My stomach has settled down, it makes life so much easier when I do not have to be located near a head. 

I am lining up my to-do’s when I arrive in Chile. Hopefully, my Entel Telephone SIM card will still work, and I only have to add data to get the phone up and running. I also need to buy a fishing license. In the past, I purchased my fishing license in Puerto Montt, at the main commercial and sport fishing office; buying a license in Coyhaique will be a new experience. It was easier.

I am still trying to rent a car, and I found a few very good prices. It would be a great advantage for a week or two when exploring and looking for Chinook in Aysen Provence.

None of my Facebook friends in Coyhaique will tell me where they catch salmon. They post impressive pictures with great stories of the humongous fish they caught, but when I ask “WHERE,” I get nada, nothing, totally ignored, they are guides after all. You know me and my where’s, “where did you catch that”? Next winter, I will stay upstate for the winter, or most of it, and I will try and get a guide’s license. It would be great to guide on the Pepacton and its tributaries for bass and trout. What do you think?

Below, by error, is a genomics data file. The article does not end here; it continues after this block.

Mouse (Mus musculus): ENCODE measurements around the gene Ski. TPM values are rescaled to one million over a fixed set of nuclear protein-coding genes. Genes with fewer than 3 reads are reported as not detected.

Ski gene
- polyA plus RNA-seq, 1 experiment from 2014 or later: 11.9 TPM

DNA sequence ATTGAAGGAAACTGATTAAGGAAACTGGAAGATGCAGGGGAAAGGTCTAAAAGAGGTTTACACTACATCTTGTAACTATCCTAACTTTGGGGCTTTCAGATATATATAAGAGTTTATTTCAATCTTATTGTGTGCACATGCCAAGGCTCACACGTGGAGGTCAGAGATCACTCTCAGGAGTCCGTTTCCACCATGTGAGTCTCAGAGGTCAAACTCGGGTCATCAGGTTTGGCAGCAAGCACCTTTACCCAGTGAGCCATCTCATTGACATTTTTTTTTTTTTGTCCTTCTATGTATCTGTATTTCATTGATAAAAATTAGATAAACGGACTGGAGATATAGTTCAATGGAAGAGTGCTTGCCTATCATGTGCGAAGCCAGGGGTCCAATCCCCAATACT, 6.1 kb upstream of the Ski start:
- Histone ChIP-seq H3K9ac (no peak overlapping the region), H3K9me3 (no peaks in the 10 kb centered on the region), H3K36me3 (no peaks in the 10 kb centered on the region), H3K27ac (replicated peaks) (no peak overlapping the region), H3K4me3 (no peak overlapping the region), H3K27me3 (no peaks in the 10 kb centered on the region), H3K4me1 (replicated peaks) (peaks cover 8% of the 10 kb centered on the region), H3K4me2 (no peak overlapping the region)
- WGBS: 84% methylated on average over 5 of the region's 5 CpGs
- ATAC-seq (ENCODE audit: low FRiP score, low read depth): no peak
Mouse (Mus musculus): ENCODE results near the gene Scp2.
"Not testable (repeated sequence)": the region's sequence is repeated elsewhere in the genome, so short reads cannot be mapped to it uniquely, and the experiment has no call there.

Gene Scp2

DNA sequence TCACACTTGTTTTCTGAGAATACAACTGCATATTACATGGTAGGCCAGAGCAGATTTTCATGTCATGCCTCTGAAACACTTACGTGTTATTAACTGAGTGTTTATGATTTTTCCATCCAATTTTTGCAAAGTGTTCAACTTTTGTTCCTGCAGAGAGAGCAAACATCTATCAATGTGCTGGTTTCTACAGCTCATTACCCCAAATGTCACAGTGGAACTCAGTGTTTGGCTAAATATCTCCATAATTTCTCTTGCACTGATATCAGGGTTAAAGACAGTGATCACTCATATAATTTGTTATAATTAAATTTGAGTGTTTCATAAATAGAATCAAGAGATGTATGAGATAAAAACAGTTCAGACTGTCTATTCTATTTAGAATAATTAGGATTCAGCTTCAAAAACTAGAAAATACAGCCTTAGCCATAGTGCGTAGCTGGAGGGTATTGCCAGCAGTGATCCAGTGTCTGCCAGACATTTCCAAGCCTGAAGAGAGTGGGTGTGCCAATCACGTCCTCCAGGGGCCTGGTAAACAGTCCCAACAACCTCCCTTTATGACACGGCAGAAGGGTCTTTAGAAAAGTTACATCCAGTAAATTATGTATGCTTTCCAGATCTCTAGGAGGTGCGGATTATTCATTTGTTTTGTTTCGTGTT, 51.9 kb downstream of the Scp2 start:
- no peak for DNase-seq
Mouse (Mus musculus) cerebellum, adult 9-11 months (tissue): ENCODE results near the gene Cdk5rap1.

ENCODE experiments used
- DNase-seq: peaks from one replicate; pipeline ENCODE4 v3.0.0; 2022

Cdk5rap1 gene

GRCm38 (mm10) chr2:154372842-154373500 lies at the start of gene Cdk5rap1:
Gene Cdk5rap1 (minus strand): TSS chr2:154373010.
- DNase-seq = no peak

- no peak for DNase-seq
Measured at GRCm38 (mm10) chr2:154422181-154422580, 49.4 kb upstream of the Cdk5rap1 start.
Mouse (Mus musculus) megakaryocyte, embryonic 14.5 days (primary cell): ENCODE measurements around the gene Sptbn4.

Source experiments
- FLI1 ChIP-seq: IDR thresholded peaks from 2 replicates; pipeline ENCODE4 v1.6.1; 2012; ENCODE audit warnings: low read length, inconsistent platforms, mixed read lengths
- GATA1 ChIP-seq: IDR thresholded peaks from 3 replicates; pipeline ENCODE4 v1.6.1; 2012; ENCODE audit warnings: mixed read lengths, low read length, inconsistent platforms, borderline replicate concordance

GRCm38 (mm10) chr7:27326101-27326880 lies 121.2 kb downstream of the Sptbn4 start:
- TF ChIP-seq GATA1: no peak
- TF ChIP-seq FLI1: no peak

That’s it for today

Categories
The Patagonia

Bus Trips

Eleven hours to go less than 300 miles, but there were spectacular mountain peaks with vertical sides surrounded by clouds, twisting two-lane roads, bottomless gorges, endless cliffs 2 feet away from the bus that dropped down forever, but it was a modern road. Day off today.

Have I written about the marches, protests, and in Chile’s case, riots taking place in South America? Chile has seen all the above for the past month. People and police have died, buildings, stores, transportation facilities have burned, and teargas and Molotov cocktails tossed in multiple cities. Columbia is a lot calmer, but there have been national strikes. Today there is another one. I am not fearful, but I am concerned about what is happening in Chile and how it will affect my journey.